I finally borrowed a stepladder and replaced the dead garden floodlight (which wouldn’t have been particularly useful even if it had worked) with an LED light with a motion sensor. This came in handy the very next day when I arrived home after dark and had to lock up my bike. It’s a lot easier when you can see what you’re doing, and now that the sun sets before half past four, there’s a lot of darkness to arrive home in.

The other small job I did on the house that made me feel better was to replace the sealant around the bath. It’s nice not to see mould any more.

I enjoyed working to a prompt for the Loopop contest a few weeks ago so I subscribed to the Disquiet Junto project mailing list and decided to have a go at recording another piece of music this week.

The prompt this time is Chord Channels:

The Assignment: Take two chords and connect them over time.

Step 1: The goal of this project is to produce a slow piece of music in which you move back and forth between two chords. Choose two chords that have at least one note in common.

Step 2: Map out the notes of each chord.

Step 3: Compose a piece of music in which the individual notes of each chord slowly appear and disappear, so that at any point in time part of one chord, or part of both chords, or perhaps even both chords in their entirety can be heard.

I chose Am9 and Dm9 (using voicings without 5ths) which share a single note (C) and together use all the notes in the C major chord, spread over two octaves (i.e. D F A C E G B).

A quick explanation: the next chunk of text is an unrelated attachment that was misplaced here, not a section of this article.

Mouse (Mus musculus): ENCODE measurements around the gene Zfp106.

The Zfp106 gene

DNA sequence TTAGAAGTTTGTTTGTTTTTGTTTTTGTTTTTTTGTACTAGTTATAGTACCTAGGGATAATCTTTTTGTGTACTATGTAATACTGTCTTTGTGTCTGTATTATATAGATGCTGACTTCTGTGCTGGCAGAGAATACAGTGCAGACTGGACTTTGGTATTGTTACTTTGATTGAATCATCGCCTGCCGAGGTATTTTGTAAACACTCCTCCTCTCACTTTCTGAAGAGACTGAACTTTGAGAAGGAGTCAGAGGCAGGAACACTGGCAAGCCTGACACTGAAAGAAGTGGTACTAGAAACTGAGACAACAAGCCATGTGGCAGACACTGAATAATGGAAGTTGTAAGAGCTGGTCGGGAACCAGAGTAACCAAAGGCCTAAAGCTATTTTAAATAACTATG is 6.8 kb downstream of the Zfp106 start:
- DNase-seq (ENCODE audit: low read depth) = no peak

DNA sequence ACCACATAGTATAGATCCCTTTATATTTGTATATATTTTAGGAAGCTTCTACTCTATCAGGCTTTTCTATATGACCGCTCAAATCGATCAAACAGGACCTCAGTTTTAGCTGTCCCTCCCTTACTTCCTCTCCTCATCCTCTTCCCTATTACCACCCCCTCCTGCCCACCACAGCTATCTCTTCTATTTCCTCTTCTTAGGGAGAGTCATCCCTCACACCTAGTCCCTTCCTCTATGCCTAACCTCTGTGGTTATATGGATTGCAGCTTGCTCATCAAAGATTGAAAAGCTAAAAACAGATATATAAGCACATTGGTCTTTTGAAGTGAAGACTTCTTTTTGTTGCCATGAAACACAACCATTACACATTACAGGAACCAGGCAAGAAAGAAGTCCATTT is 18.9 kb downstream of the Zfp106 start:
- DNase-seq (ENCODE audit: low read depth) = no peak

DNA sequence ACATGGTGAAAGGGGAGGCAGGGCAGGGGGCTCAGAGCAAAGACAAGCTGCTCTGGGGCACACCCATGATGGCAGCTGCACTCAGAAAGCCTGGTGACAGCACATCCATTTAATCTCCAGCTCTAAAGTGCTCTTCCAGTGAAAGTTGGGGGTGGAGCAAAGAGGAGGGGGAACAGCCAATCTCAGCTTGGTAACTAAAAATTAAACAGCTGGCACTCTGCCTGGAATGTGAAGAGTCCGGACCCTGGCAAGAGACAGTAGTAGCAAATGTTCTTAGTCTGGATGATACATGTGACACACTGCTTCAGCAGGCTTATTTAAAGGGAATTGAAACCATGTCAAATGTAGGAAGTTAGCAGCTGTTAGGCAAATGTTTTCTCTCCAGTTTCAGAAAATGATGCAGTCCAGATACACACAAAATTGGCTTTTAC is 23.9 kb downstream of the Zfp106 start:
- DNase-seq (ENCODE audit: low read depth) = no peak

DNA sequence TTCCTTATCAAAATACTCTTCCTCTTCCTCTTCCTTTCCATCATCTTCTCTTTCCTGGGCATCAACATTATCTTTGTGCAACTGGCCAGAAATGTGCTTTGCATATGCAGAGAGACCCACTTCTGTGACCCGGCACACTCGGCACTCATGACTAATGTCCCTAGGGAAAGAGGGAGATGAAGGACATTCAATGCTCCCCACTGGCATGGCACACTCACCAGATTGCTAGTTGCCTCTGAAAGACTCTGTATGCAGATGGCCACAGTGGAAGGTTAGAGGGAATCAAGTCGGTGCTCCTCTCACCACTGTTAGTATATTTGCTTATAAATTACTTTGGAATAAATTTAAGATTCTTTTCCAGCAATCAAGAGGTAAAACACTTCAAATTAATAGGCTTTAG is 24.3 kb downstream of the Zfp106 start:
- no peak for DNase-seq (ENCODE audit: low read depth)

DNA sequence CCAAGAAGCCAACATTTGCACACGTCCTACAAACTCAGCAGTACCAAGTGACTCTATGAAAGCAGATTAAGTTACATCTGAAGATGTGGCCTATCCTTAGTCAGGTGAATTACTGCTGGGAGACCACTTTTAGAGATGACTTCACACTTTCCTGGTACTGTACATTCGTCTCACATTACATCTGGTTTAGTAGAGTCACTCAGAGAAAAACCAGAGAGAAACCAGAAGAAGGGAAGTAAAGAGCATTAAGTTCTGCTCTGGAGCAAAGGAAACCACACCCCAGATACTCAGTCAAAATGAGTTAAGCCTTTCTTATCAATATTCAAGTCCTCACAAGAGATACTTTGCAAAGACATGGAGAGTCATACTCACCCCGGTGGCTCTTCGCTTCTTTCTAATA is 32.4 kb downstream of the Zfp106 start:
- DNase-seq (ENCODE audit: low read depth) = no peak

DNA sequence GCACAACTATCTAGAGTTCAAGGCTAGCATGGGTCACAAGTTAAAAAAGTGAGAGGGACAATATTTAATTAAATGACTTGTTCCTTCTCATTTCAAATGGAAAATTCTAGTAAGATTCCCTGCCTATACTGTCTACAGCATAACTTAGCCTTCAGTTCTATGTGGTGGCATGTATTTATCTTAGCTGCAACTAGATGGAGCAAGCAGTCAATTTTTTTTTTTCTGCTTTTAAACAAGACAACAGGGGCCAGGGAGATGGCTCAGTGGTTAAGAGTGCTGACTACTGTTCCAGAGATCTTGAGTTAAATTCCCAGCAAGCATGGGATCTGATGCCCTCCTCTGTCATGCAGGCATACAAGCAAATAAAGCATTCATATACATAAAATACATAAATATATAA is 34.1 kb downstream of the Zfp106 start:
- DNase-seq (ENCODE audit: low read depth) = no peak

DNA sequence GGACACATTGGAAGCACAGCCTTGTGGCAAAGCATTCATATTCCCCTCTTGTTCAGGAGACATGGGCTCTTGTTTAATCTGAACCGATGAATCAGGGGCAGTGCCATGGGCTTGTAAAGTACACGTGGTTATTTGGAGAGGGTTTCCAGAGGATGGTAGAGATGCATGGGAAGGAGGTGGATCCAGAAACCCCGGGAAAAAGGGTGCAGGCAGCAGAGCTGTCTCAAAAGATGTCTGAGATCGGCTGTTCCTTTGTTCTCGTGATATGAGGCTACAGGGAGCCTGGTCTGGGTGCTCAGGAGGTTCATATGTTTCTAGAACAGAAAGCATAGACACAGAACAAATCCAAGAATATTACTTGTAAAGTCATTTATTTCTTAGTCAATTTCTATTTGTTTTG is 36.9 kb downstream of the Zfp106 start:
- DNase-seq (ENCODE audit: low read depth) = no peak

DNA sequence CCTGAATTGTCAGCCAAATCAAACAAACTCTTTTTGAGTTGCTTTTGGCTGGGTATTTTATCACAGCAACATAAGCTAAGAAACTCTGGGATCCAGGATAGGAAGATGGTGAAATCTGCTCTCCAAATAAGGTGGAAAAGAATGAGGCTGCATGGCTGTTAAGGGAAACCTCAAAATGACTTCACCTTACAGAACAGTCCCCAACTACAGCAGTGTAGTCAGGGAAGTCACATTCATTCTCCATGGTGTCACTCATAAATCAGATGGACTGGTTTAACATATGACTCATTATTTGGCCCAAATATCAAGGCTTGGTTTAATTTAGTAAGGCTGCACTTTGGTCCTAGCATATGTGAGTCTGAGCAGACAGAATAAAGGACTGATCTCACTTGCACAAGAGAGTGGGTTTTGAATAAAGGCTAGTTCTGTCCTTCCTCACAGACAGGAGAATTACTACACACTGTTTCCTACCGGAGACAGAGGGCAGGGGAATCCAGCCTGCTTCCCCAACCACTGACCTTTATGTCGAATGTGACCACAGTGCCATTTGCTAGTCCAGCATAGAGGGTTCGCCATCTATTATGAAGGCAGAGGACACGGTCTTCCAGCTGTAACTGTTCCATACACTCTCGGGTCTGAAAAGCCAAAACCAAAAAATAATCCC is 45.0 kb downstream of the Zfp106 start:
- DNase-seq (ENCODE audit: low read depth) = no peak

I wanted to travel from Am9 to Dm9 through the 35 possible different 4-note chords that can be formed from 7 notes, swapping only one note each time. After trying various mathematical ways to generate a sequence that met these constraints (Gray codes seemed promising for a while), I ended up resorting to a brute force algorithm picking pairs at random. It produced a result so fast that I really should have tried that approach first.

I used Sonic Pi to play the sequence using my Minilogue XD (it has four voices, just enough for this) with a patch with long attack and decay and plenty of reverb, so that there’s a sense of a slow transition between each chord. I added some sounds from a field recording I made along the Thames Path in Rotherhithe a few weeks ago, and the title suggested itself naturally: “A random walk from A to D”:

I put the code both for generating the sequence and for playing the music into a gist on GitHub.